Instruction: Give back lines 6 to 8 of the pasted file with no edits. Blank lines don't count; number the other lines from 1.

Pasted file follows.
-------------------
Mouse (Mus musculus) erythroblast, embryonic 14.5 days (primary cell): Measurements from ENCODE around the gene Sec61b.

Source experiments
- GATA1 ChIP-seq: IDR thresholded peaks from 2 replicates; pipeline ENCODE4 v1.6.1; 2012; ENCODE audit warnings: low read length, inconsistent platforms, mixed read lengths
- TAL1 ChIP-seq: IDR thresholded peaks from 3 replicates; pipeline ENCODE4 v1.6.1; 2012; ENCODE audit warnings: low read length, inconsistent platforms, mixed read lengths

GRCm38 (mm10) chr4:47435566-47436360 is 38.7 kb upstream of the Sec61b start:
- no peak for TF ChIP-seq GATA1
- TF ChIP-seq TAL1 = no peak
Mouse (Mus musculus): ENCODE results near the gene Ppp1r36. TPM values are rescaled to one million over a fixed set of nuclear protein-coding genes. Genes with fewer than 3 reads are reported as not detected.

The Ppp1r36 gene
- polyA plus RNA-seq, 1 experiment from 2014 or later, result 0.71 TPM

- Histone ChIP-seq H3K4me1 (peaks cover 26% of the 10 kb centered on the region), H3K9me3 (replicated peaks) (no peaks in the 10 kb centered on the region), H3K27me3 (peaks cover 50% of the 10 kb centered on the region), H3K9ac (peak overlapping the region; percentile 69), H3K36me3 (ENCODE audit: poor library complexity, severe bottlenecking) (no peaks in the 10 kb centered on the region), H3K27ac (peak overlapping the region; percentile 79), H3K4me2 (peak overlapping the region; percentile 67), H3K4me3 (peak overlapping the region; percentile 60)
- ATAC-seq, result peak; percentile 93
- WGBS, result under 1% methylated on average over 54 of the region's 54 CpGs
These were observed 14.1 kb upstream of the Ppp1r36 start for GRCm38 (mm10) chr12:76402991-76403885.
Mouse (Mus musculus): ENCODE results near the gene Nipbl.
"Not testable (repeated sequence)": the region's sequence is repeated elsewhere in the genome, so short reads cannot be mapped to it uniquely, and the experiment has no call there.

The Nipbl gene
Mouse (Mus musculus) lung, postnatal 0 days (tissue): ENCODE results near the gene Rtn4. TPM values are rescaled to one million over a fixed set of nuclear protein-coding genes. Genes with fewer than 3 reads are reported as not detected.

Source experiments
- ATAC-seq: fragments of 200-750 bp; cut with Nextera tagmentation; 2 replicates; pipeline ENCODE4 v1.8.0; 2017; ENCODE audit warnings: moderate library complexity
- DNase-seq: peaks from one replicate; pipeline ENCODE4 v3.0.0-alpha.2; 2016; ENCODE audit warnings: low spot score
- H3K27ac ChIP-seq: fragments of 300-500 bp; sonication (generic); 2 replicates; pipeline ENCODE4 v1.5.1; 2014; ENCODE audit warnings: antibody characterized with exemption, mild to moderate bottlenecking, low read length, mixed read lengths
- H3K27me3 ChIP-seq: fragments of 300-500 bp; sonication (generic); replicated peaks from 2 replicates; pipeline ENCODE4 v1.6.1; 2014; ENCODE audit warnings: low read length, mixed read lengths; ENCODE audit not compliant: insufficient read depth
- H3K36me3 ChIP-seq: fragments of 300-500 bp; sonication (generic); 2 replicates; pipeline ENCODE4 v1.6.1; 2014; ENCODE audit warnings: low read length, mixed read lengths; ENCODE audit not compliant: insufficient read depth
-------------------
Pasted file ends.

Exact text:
- no peak for TF ChIP-seq GATA1
- TF ChIP-seq TAL1 = no peak
Mouse (Mus musculus): ENCODE results near the gene Ppp1r36. TPM values are rescaled to one million over a fixed set of nuclear protein-coding genes. Genes with fewer than 3 reads are reported as not detected.